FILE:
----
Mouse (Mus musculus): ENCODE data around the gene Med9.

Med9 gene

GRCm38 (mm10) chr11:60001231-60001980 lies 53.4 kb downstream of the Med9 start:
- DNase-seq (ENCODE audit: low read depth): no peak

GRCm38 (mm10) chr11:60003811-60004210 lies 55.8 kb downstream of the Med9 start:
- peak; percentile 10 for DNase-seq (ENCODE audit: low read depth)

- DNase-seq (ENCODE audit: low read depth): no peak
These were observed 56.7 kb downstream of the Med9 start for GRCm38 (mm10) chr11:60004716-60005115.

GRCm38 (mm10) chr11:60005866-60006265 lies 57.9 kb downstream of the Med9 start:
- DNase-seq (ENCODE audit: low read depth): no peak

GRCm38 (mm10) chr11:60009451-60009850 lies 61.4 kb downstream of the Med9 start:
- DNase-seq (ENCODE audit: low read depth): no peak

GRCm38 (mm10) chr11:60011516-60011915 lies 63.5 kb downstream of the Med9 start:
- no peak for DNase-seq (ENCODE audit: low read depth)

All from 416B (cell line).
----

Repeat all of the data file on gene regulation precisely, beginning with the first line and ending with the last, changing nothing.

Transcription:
Mouse (Mus musculus): ENCODE data around the gene Med9.

Med9 gene

GRCm38 (mm10) chr11:60001231-60001980 lies 53.4 kb downstream of the Med9 start:
- DNase-seq (ENCODE audit: low read depth): no peak

GRCm38 (mm10) chr11:60003811-60004210 lies 55.8 kb downstream of the Med9 start:
- peak; percentile 10 for DNase-seq (ENCODE audit: low read depth)

- DNase-seq (ENCODE audit: low read depth): no peak
These were observed 56.7 kb downstream of the Med9 start for GRCm38 (mm10) chr11:60004716-60005115.

GRCm38 (mm10) chr11:60005866-60006265 lies 57.9 kb downstream of the Med9 start:
- DNase-seq (ENCODE audit: low read depth): no peak

GRCm38 (mm10) chr11:60009451-60009850 lies 61.4 kb downstream of the Med9 start:
- DNase-seq (ENCODE audit: low read depth): no peak

GRCm38 (mm10) chr11:60011516-60011915 lies 63.5 kb downstream of the Med9 start:
- no peak for DNase-seq (ENCODE audit: low read depth)

All from 416B (cell line).